Turkish Re-Fright: Riding the Midnight Express

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by: JK Clarke

 

Anyone who has seen the 1978 thriller Midnight Express (which was nominated for six Academy Awards and won two—for its haunting soundtrack and for Oliver Stone’s terrific script), likely remembers the film vividly. It is a harrowing account of a young man, Billy Hayes, who, in 1970, is arrested at the Istanbul, Turkey airport for smuggling several kilos of hashish. Hayes’ ordeal in Turkish prisons is the stuff of nightmares, but it is his wild escape that is most indelible. And even more breathtaking is that the events, with a good deal of poetic license, actually happened.

The long-lasting impression that the film leaves on its viewers would suggest that it’s not a story that needs to be retold. But, that’s just what’s happening in Riding the Midnight Express at St. Luke’s Theatre (through March 23). But this time it’s the actual Billy Hayes telling the real story. And his narrative is just as much a humdinger as the film.

Seeing Hayes seated on a stool, microphone in hand, looking fit, trim and smiling in a tight black t-shirt and appearing decades younger than his actual 66 years is a comforting reassurance that things ultimately turned out all right for him. There’s much less anticipated dread as he tells of his stupid plan to make money through smuggling, his capture, his imprisonment, and the horrible trick of political maneuvering (and bad timing) that turned his five year imprisonment into a life sentence.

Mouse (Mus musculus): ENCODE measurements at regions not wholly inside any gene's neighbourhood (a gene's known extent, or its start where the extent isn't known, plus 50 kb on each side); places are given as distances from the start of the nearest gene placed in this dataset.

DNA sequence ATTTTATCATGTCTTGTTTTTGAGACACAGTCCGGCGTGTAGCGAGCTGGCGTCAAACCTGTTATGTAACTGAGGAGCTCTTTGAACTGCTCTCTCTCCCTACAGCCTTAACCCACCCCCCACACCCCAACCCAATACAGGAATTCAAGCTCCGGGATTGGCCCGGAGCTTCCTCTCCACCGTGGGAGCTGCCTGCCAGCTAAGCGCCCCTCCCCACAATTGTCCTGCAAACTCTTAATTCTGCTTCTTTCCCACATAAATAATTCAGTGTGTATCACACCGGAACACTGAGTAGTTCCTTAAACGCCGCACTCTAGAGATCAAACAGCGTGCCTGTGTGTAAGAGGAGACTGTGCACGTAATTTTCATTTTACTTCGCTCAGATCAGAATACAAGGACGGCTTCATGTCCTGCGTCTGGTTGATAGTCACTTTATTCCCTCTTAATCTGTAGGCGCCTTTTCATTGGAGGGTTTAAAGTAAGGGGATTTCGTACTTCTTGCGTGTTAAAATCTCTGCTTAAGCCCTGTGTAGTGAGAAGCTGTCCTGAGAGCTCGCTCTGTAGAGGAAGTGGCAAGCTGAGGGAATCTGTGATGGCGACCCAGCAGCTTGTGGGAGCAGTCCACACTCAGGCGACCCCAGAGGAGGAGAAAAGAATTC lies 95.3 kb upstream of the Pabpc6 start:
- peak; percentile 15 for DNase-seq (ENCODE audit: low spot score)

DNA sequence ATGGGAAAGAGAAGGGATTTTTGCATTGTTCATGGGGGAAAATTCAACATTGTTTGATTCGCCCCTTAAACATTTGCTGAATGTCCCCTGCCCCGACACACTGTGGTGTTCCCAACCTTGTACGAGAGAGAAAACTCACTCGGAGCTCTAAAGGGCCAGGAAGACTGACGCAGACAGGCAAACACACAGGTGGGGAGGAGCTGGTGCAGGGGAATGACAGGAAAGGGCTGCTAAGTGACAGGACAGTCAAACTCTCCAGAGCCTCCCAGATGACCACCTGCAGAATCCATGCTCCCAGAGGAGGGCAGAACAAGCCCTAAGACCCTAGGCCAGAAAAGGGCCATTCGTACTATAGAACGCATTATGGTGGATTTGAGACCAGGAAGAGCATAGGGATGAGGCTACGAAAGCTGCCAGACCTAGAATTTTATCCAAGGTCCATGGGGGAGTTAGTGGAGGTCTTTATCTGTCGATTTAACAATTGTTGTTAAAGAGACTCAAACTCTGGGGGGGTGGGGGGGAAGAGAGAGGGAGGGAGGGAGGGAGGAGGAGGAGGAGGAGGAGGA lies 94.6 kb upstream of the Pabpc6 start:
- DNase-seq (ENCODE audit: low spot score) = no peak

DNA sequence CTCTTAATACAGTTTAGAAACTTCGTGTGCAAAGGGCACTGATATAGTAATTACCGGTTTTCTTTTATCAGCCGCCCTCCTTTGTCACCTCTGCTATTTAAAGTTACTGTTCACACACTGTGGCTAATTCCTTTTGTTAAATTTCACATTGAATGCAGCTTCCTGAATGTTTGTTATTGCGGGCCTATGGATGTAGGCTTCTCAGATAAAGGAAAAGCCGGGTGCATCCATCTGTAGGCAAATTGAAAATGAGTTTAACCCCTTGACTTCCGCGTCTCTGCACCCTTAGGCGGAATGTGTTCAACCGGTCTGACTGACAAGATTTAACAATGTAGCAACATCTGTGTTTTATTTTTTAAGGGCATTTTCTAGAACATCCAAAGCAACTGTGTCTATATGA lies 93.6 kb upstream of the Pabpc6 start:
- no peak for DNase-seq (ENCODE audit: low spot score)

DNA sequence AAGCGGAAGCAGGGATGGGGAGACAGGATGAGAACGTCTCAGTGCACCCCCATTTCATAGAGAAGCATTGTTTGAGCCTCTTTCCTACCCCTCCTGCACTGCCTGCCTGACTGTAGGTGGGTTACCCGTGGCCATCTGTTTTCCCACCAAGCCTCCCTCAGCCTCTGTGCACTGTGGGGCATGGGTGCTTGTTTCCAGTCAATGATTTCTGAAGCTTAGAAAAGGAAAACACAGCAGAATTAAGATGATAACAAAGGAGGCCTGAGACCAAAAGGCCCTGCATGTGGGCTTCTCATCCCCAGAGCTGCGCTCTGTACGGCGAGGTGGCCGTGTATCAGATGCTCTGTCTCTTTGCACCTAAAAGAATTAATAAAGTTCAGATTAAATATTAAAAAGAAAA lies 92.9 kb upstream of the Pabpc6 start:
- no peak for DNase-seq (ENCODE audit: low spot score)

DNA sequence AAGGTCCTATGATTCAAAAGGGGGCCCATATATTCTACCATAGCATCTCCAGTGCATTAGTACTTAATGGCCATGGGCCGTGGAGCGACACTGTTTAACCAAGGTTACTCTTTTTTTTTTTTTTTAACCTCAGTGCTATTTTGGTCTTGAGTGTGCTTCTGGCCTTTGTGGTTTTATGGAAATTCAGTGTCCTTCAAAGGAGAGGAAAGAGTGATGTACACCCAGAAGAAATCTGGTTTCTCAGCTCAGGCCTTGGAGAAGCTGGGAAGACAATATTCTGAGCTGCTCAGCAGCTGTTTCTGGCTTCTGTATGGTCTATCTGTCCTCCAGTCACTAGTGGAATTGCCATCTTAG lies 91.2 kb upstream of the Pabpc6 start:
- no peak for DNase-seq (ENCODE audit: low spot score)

One might ask why he is still retelling this story 40 years hence. “It’s obviously something I need to do; it’s cathartic for me,” says a very self-aware Hayes. And it is for us, too, as he helps undo some of the prejudices we likely built up about Turkey and its judiciary system, based on the film’s portrayal. Hayes, by contrast, loves Turkey, particularly Istanbul, and has done his best to repair relations with the country, whose tourism dropped an astonishing 95% following the film’s release.

When Hayes describes aspects of the story that depart from the film—how he escaped, what prison he escaped from—as well as those that are accurately portrayed—his capture, prison life itself—the telling is vivid and captivating. He is articulate, well-spoken, and extremely thoughtful and self-aware. He attributes much of his survival both in and out of prison to his dedication to the yoga practice which he perfected while imprisoned. It shows.

Riding the Midnight Express is the ultimate in storytelling. It’s an absolutely riveting account, told by a master storyteller. Billy is the kind of guy you want to meet at a party: he grabs your attention, tells you an amazing tale in the most captivating way possible, and when all is said and done, he can probably point the way to the most killer hash you’ll ever find.

 

Riding the Midnight Express. Directed by Gould Rubin. Through March 23 at St. Luke’s Theatre (308 West 46th Street between 8th and 9th Avenues). www.ridingthemidnightexpress.com

 

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